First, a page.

- Peggy Simonsen
My adventures continue!
“Don’t wait. The timing will never be "just right," and now is as good a time as any to get to work on chasing your dreams.” Napoleon Hill
My first international travel in 16 months was a previously postponed trip to the Balkans. After a multi-segment plane trip of 18 hours, I landed in Dubrovnik, on the Dalmatian Coast of Croatia. Known as a busy summer beach town, we were there in November with no crowds at all. Over the centuries, Dubrovnik was ruled by the Byzantine, Venetian and the Austro-Hungarian empires. Its 12th century wall that encircles the city provides a magnificent view of the Adriatic Sea, the harbor and any approaching enemies from land or sea. The streets of the city are winding, narrow, cobblestones with no room for cars. After World War I, it became part of Yugoslavia, a composite of ethnic Serbs, Croatians, Slavs, Montenegrins, Catholics, Orthodox Christians, Jews, and Muslims. Yugoslavia was held together under Josip Tito, a dictator who used a combination of cruelty and benevolence.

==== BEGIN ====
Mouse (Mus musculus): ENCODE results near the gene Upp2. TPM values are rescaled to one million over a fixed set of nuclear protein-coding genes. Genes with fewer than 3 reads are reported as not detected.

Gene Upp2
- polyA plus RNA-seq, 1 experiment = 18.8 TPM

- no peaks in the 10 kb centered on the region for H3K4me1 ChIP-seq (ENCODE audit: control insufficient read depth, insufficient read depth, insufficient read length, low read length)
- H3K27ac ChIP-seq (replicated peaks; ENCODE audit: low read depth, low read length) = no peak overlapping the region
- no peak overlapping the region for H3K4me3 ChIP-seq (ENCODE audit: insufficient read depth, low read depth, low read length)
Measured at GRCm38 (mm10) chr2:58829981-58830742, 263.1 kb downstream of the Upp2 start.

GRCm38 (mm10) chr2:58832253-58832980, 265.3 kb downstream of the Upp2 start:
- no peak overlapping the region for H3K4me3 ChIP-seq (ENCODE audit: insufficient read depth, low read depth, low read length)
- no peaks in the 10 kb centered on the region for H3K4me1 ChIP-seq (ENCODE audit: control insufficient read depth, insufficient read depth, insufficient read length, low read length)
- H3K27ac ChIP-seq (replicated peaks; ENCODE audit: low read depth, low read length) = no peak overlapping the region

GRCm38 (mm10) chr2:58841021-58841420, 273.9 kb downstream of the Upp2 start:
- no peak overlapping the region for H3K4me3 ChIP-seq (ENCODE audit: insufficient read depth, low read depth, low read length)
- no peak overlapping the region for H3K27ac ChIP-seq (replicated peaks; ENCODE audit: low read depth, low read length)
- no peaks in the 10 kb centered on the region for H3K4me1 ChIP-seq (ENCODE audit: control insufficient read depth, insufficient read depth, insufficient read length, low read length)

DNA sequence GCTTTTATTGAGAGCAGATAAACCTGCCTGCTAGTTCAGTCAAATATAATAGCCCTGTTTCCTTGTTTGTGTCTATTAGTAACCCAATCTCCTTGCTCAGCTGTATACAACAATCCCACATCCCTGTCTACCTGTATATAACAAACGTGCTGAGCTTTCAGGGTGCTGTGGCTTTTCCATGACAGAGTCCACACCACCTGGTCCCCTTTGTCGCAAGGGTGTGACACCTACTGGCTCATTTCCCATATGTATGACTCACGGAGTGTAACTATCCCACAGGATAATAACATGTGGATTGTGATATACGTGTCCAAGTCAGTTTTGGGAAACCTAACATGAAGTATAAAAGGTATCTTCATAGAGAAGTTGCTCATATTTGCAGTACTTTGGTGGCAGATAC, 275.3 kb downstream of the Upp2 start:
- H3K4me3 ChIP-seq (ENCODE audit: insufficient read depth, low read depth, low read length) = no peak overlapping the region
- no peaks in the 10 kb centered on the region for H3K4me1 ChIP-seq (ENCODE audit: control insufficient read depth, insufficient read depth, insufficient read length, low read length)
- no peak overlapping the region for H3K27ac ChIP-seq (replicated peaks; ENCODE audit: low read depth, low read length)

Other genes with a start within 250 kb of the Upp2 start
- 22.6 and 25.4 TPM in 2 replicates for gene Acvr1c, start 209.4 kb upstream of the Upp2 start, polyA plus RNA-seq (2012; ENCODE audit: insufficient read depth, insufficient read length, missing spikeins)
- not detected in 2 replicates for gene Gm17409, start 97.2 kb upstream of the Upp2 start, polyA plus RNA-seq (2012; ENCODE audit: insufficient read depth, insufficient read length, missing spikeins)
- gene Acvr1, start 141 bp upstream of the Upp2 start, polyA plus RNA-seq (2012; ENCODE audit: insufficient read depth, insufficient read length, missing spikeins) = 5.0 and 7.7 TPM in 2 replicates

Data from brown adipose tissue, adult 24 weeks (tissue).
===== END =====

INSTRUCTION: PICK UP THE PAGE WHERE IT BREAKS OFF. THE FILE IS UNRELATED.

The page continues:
We talked to several people who survived the war of the 1990s that occurred after the breakup of Yugoslavia as each ethnic group wanted independence from Serbia. Dubrovnik was under siege for four years, with no electricity, water, and a severe shortage of food. Our guide was a little girl then and managed to escape to live with her grandmother in the Croatian countryside. She showed us her house where her parents still live, that was bombed but restored. The walled city was severely damaged, but has rebuilt remarkably, with the beautiful red-tiled roofs and cobblestone streets and the wall intact for the view now, not protection. I learned that you can tell the difference between the old tile roofs and the new because the old ones were created by pressing the red clay around the craftsman’s thigh. The new tiles are of course, machine made.
The people are Croatia, friendly but fiercely independent and proud to live in Dubrovnik. (More on other parts of Croatia and the countries of former Yugoslavia in future blog posts.)